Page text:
What are Your Options when Medicare Stops Paying for Nursing Home Care

source: US News & World Report - link & credits below

October 7, 2022


Photo credit: Chatterbox Multi Media


For a limited amount of time, Medicare pays for skilled nursing care, which includes medical care, physical and occupational therapy and other services, for individuals who qualify.

It’s important to keep in mind that Medicare is a form of health insurance, it's not meant to cover housing and food costs or long-term stays in a nursing facility.


What happens when Medicare stops paying for skilled nursing care? Some people who recover quickly and fully can go back to how their lives were before. But many people will need some kind of continuing care.


What Is Skilled Nursing?

Skilled nursing is not a form of long-term care and isn't a permanent residence. Rather, skilled nursing provides complex care and rehabilitation for people who have had a stroke, surgery or extensive treatment for kidney, heart or respiratory conditions and may need rehabilitation after their release from a hospital stay. However, some long-term nursing homes have wings in the same building where they provide short-term skilled nursing care, says Salama Freed, an assistant professor of health policy and management at the Milken Institute School of Public Health at George Washington University in Washington, D.C.


Long-term care, on the other hand, such as the services provided by nursing homes, is appropriate for seniors who need around-the-clock care for conditions such as the debilitating effects of a major stroke or dementia, chronic medical conditions and limited mobility. Basically, people who have conditions that compromise the activities of daily living.


What happens when Medicare stops paying for skilled nursing care? Some people who recover quickly and fully can go back to how their lives were before. But many people will need some kind of continuing care.


People who need skilled nursing care can get 100% of the cost covered by Medicare for the first 20 days of their skilled nursing care and 80% for up to 80 days after that – if they qualify. Medicare will cover a maximum of 100 days of skilled nursing care, and most individuals leave a residential skilled nursing site well before that, says Linda Lateana, chief operating officer at Goodwin Living, a not-for-profit, faith-based regional senior living and health care services organization in the national capital region. Goodwin Living manages and operates three senior living communities in Northern Virginia.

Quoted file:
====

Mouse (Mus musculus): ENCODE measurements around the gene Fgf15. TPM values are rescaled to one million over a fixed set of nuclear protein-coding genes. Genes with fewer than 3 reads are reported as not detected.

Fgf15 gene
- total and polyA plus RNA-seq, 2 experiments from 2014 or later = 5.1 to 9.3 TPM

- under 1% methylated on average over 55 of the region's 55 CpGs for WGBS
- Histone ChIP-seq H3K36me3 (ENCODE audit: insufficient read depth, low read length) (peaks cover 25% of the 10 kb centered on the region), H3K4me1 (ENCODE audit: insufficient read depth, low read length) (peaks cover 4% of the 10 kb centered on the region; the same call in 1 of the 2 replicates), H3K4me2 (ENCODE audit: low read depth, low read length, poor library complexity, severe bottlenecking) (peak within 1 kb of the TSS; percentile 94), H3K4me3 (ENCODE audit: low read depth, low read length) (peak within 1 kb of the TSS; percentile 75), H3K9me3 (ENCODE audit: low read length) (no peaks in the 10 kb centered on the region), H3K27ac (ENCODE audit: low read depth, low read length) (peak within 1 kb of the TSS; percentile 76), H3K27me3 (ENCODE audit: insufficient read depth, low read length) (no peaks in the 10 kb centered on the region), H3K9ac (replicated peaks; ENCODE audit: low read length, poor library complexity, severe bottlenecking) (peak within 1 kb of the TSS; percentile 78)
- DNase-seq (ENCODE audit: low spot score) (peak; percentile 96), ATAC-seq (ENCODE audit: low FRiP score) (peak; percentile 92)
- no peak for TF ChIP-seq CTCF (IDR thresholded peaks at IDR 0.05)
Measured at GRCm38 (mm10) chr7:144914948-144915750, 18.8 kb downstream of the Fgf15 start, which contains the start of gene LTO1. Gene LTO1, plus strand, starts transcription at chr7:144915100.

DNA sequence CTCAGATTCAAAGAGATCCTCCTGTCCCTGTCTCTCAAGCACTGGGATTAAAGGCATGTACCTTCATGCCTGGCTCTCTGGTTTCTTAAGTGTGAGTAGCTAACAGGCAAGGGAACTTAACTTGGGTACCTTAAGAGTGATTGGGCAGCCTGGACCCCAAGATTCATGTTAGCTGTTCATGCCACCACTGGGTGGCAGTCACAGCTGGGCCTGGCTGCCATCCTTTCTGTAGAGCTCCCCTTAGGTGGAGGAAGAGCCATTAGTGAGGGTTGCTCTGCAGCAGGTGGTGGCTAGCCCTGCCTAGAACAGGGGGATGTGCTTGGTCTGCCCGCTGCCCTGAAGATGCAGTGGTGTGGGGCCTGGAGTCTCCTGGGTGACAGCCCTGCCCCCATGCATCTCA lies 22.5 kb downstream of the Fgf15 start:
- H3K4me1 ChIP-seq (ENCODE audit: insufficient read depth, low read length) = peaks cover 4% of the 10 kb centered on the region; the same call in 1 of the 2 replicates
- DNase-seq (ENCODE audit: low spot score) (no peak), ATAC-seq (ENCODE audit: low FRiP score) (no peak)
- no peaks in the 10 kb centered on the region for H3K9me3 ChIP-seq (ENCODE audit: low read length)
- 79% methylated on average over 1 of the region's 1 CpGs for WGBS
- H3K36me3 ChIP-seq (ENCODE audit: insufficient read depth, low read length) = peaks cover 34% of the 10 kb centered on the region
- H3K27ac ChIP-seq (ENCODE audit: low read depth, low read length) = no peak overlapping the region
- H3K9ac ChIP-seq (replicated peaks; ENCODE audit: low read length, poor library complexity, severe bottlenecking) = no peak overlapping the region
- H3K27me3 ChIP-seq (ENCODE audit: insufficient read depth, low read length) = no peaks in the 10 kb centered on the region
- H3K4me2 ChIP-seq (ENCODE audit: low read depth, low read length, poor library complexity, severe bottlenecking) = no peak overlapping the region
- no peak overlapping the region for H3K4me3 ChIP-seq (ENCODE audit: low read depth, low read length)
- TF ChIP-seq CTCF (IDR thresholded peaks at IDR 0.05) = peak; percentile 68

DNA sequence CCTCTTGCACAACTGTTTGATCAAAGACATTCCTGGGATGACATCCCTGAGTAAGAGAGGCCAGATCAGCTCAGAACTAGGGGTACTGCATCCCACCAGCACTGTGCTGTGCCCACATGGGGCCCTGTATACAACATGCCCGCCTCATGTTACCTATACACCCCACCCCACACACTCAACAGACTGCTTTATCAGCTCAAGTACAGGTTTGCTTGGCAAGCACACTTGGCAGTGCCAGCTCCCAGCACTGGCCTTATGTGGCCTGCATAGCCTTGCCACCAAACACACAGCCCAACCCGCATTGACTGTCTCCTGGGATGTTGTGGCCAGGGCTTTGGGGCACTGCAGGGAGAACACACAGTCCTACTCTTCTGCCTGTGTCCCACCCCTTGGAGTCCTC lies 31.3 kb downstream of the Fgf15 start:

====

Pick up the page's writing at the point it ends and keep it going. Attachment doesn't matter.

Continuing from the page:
Who Qualifies?

There are specific requirements individuals have to meet to be eligible in order to be covered for Medicare skilled nursing care, Lateana says.

Here are some of the ways you can qualify for Medicare part A (hospital insurance) coverage for skilled nursing care, according to medicare.gov:

Your physician determines you need daily skilled nursing care.

  • You’ve had a hospital stay of at least three days (not including the day you leave the hospital).

  • You need skilled nursing services for a hospital-related medical condition (like an infection) that you were treated for during your qualifying three-day inpatient hospital stay, even if it wasn’t the reason you were admitted.


A facility that offers skilled nursing care offers these services:


  • Medically-necessary care that can only be provided by a licensed medical personnel. This could include intravenous injections, wound care and catheter care.

  • Rehabilitation services, including physical, occupational and speech therapy. These services are needed by patients who have suffered a stroke, broken bones or a traumatic brain injury. These services are also needed for patients who’ve undergone heart surgery, back surgery or have had a hip or knee replacement.


Continued Home Health Care

Many people who leave a skilled nursing home after two or three weeks will need a continuation of services, says Karen Doyle, associate executive director at Goodwin House Bailey's Crossroads, a Goodwin Living Life Plan Community. Such services are often referrals that are part of a formal discharge plan from a skilled nursing facility. While Medicare will only cover up to 100 days at a skilled nursing facility, it usually provides coverage for an array of home health services, she says.